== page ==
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Abstract  

The structural and thermal properties of three different dental composite resins, Filtek™ Supreme XT, Filtek™ Z-250 and TPH®3 were investigated in this study. The internal structures of uncured and cured resins with blue light-emitting diodes (LEDs) were examined by Micro-Raman spectroscopy. Thermal analysis techniques as DSC, TG and DTG methods were used to investigate the temperature characteristics, as glass transition (T g), degradation, and the thermal stability of the resins. The results showed that the TPH®3 and Filtek™ Supreme XT presented very similar T g values, 48 and 50°C, respectively, while the Filtek™ Z-250 composite resin presented a higher one, 58°C. AFM microscope was utilized in order to analyze the sample morphologies, which possess different fillers. The composed resin Filtek™ Z-250 has a well interconnected more homogeneous morphology, suggesting a better degree of conversion correlated to the glass phase transition temperature. The modes of vibration of interest in the resin were investigated using Raman spectroscopy. It was possible to observe the bands representative for the C=C (∼1630 cm−1) and C=O(∼1700 cm−1) vibrations were studied with respect to their compositions and polymerization. It was observed that the Filtek™ Z -250 resin presents the best result related to the thermal properties and polymerization after light curing among the other resins.

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Abstract  

Mechanisms of formation of polyphosphates MeIII(PO3)3, where M III=La, Pr, Nd, Sm, Gd, Tb, Dy, Ho, Er, Tm, Yb, Lu, Y, Sc, Fe, Ga, Al and Cr has been simulated by thermal analysis technique. MeIII oxides and ammonium dibasic phosphate (NH4)2HPO4 were used as starting materials. For M III=La-Lu, Y and Fe three main stages were observed: 1. elimination of water and ammonia leading to the formation of ammonium tripolyphosphate (NH4)5P3O10; 2. reaction of the latter with Me2 IIIO3 and formation of acidic polyphosphates MeIIIH2P3O10 or their isomers MeIII(PO3)3·H2O; 3. final loss of water and formation of MeIII(PO3)3. For Me III=Sc and Ga the second stage is prolonged and the polyphosphates form at higher temperatures. Aluminum and chromium polyphosphates are unstable. It is suggested that thermal behavior of the compounds is determined by MeIII ionic radii.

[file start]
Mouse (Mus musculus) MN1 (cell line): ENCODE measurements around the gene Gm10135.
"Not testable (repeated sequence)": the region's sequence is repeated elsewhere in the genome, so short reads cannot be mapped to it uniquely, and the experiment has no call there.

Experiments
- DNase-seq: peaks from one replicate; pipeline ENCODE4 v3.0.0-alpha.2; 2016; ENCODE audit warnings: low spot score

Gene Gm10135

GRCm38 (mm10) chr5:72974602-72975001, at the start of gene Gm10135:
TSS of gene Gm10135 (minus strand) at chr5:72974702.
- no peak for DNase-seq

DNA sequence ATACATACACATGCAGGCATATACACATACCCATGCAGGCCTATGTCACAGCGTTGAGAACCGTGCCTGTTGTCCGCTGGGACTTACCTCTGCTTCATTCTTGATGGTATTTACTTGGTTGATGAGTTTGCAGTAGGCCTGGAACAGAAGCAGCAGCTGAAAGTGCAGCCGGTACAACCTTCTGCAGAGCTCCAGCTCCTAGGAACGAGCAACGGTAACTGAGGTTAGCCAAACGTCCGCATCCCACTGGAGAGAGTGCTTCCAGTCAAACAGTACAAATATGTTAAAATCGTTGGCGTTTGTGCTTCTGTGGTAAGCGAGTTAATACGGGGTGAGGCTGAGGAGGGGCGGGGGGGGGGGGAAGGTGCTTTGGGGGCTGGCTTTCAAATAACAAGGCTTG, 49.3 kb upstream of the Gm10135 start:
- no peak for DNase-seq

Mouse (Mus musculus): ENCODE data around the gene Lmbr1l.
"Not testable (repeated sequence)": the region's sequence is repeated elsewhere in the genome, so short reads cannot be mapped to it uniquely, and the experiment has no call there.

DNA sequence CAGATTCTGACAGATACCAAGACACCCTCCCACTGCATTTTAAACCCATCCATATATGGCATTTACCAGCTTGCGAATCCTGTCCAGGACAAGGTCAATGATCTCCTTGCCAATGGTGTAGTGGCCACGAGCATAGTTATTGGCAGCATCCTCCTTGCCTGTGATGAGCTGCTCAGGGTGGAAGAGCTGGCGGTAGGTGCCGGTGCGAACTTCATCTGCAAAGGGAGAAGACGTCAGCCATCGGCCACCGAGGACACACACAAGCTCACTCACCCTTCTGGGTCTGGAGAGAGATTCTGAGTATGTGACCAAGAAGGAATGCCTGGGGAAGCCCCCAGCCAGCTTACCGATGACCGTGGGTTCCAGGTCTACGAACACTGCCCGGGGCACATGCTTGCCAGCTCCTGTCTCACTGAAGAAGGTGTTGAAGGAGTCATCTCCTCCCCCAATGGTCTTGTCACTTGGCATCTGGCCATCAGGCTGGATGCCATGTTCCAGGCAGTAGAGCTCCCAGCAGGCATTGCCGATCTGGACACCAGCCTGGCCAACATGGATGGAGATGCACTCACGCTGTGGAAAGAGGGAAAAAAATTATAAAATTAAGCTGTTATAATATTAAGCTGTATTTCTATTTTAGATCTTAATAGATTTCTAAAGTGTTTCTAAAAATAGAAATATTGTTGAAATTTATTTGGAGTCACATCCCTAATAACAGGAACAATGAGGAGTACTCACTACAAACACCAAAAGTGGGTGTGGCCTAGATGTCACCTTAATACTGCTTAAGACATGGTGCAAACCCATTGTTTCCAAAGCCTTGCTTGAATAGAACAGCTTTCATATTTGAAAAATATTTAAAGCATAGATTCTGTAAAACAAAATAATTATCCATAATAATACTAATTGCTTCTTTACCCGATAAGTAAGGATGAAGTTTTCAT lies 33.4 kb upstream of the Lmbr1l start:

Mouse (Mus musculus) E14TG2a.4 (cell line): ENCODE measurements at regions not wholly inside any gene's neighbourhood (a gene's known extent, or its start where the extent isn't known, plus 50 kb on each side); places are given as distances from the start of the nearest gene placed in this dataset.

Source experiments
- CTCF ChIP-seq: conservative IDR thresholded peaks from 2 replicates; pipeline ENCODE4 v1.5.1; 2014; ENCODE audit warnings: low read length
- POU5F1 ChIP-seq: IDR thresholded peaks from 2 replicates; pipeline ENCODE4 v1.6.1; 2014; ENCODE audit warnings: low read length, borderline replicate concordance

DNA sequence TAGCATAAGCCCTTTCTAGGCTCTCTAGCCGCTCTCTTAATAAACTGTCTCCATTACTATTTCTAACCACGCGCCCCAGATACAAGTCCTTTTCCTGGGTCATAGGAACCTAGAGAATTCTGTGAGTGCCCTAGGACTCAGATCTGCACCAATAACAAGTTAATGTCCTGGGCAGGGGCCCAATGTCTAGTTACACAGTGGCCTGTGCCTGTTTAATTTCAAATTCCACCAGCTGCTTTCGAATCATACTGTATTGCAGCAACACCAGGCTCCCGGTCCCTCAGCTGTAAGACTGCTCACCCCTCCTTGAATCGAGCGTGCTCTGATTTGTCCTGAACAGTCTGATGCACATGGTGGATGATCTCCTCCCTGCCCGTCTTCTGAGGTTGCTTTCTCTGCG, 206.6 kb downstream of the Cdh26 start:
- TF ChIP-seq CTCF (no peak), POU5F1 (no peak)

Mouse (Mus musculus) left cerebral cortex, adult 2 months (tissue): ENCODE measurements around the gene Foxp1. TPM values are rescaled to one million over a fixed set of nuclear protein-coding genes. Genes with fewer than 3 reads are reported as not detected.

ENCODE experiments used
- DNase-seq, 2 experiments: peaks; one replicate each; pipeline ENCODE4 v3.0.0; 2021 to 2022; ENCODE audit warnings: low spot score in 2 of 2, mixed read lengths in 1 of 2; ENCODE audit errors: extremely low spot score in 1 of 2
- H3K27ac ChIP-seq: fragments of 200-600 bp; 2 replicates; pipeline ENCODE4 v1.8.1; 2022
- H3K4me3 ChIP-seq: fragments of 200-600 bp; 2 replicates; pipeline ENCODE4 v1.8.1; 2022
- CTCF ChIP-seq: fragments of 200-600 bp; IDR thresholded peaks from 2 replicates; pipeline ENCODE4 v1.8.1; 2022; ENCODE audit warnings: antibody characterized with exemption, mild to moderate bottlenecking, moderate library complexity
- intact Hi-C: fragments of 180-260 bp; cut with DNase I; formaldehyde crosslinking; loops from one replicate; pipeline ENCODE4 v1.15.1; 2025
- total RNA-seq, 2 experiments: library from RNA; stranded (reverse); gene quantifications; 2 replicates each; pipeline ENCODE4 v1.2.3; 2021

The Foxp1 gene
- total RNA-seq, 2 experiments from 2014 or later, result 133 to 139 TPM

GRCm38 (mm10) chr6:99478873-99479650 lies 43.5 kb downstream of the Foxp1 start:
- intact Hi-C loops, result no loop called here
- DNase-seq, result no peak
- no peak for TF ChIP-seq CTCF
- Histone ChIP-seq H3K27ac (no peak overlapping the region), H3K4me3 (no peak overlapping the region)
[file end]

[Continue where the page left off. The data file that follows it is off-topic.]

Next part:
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Abstract  

Temperature oscillation has been used in various applications of thermal analysis, such as relaxation, non-stoichiometry and chemical reactions. However, there are common essential points in these applications, and these are discussed in this short communication for further understanding significance of the temperature oscillation in thermal analysis.

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Abstract  

Water freezing and supercooling were experimentally studied by methods of thermal analysis in a water droplet of 5 mm in diameter depending on various temperatures and times of overheating and cooling rates. Degree of water supercooling was influenced by previous thermal treatment but only to a certain extent. It increased slightly with overheating temperature and time and decreased with cooling rate. Maximum found values of supercooling ranged between 12 and 13 K. Small degrees of supercooling and their changes indicate that water freezing was more controlled by heterogeneous nucleation (properties of container contact surface) than by previous thermal treatment and experimental conditions.

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Abstract  

Thermal reactions of model phospho-silicate gels of simple composition has been studied. The investigations demonstrate that the kind of compounds introducing P2O5 into the gel silicate network, H3PO4, PO(OC2H5)3, POCl3 influence the course and temperature and the xerogel formation. The amount of interstitial water and xerogel porosity is dependent on the cations, amorphous structure modifiers (Ca, Na) used. Thermal analysis curves appear the convenient carriers of informations about the processes in gel pores and the formation of xerogel and glass.

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Journal of Thermal Analysis and Calorimetry